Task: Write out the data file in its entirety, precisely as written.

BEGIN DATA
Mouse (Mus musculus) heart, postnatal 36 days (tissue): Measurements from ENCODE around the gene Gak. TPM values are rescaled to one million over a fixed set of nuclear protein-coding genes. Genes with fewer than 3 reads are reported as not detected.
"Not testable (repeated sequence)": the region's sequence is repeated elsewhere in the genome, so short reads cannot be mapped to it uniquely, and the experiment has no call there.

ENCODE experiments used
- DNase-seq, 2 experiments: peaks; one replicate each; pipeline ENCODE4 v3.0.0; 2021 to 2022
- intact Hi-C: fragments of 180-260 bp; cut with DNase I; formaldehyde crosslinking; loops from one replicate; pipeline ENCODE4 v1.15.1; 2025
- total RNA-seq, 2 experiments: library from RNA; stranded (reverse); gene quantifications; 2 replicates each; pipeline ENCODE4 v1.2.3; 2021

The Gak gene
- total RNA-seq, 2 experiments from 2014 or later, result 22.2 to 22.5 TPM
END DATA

Mouse (Mus musculus) heart, postnatal 36 days (tissue): Measurements from ENCODE around the gene Gak. TPM values are rescaled to one million over a fixed set of nuclear protein-coding genes. Genes with fewer than 3 reads are reported as not detected.
"Not testable (repeated sequence)": the region's sequence is repeated elsewhere in the genome, so short reads cannot be mapped to it uniquely, and the experiment has no call there.

ENCODE experiments used
- DNase-seq, 2 experiments: peaks; one replicate each; pipeline ENCODE4 v3.0.0; 2021 to 2022
- intact Hi-C: fragments of 180-260 bp; cut with DNase I; formaldehyde crosslinking; loops from one replicate; pipeline ENCODE4 v1.15.1; 2025
- total RNA-seq, 2 experiments: library from RNA; stranded (reverse); gene quantifications; 2 replicates each; pipeline ENCODE4 v1.2.3; 2021

The Gak gene
- total RNA-seq, 2 experiments from 2014 or later, result 22.2 to 22.5 TPM